European Flight Booking

european flight booking
  • a native or inhabitant of Europe
  • A national of a state belonging to the European Union
  • of or relating to or characteristic of Europe or the people of Europe; "European Community"
  • A person who is committed to the European Union
  • A native or inhabitant of Europe
  • (europe) the 2nd smallest continent (actually a vast peninsula of Eurasia); the British use `Europe' to refer to all of the continent except the British Isles
  • An act of reserving accommodations, travel, etc., or of buying a ticket in advance
  • the act of reserving (a place or passage) or engaging the services of (a person or group); "wondered who had made the booking"
  • An engagement for a performance by an entertainer
  • engagement: employment for performers or performing groups that lasts for a limited period of time; "the play had bookings throughout the summer"
  • (booked) reserved in advance
  • a formation of aircraft in flight
  • shoot a bird in flight
  • an instance of traveling by air; "flying was still an exciting adventure for him"
  • Shoot (wildfowl) in flight
  • (in soccer, cricket, etc.) Deliver (a ball) with well-judged trajectory and pace
european flight booking - Black &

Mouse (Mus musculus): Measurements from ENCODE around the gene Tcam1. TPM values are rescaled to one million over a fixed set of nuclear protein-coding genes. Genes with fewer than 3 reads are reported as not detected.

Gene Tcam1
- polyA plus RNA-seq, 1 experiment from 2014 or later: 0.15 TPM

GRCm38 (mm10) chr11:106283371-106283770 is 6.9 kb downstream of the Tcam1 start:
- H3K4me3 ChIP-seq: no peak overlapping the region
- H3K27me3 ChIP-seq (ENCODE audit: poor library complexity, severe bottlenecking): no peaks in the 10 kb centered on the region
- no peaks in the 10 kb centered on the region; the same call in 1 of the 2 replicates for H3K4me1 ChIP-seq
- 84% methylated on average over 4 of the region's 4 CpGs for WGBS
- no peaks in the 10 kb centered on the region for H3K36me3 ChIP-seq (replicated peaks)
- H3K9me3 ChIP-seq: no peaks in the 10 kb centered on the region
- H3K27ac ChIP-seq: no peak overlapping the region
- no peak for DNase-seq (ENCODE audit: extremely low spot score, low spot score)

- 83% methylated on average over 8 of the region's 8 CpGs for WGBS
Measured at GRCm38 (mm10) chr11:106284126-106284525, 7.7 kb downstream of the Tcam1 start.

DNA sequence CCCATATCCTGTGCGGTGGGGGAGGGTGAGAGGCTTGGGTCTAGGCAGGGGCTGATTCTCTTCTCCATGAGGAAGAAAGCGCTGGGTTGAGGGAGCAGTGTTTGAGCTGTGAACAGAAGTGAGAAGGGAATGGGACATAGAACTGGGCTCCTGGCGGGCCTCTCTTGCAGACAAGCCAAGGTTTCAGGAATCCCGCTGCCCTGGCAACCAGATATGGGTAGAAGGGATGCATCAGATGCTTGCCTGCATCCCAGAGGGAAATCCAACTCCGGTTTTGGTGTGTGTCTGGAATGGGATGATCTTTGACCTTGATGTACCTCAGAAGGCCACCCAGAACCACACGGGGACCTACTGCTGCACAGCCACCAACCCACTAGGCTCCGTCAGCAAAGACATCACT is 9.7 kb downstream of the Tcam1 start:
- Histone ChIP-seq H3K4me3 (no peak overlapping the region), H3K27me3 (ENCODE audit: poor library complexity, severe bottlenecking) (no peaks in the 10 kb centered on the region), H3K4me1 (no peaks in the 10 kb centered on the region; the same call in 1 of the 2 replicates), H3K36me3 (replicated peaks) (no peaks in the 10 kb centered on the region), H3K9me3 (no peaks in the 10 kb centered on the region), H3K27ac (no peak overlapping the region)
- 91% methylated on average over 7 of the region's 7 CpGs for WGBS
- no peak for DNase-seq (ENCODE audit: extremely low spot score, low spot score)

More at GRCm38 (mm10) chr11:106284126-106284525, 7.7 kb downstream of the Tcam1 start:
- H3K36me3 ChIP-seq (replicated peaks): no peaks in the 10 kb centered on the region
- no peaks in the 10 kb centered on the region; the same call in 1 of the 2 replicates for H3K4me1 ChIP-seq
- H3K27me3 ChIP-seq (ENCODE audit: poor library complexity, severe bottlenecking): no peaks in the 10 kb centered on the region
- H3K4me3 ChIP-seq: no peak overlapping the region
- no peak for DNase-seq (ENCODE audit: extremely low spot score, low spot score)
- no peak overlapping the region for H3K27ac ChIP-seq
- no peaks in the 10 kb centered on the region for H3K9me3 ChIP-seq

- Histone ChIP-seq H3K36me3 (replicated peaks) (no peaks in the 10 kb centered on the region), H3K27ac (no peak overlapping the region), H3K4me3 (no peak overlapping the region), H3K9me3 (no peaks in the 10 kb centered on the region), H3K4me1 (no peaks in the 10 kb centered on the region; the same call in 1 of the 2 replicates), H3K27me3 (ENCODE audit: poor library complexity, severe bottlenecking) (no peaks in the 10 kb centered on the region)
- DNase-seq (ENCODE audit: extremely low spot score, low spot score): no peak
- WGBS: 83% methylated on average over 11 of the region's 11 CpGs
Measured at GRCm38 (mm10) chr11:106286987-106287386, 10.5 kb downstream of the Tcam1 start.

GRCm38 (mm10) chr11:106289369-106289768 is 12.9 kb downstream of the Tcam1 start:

Black & Decker X775 Variable Steam Iron 1600W (220V Volts) NOT FOR USA USE (European Cord)
Black & Decker X775 Variable Steam Iron 1600W (220V Volts) NOT FOR USA USE (European Cord)
Features ~ Adjustable steam provides best ironing results from delicates to denims ~ Fine mist spray assists in removal of stubborn wrinkles from dry garments ~ Surge of steam gives that extra steam for heavy material or for setting creases ~ Self clean system improves the life of the iron ~ Non-stick coated soleplate for smooth and non-stick ironing results ~ Temperature control dial gives perfect ironing results over all fabrics ~ Water window shows water level at a glance ~ Full length button grooves makes ironing around buttons easier ~ Indicator light offers operational safety ~ Swivel cord offers convenience and safety ~ Heel rest makes storing during and after use ~ Power: 1600 W This appliance is not designed for use in America - only for countries that use 220V electrical outlets

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Klaus Kinski
Klaus Kinski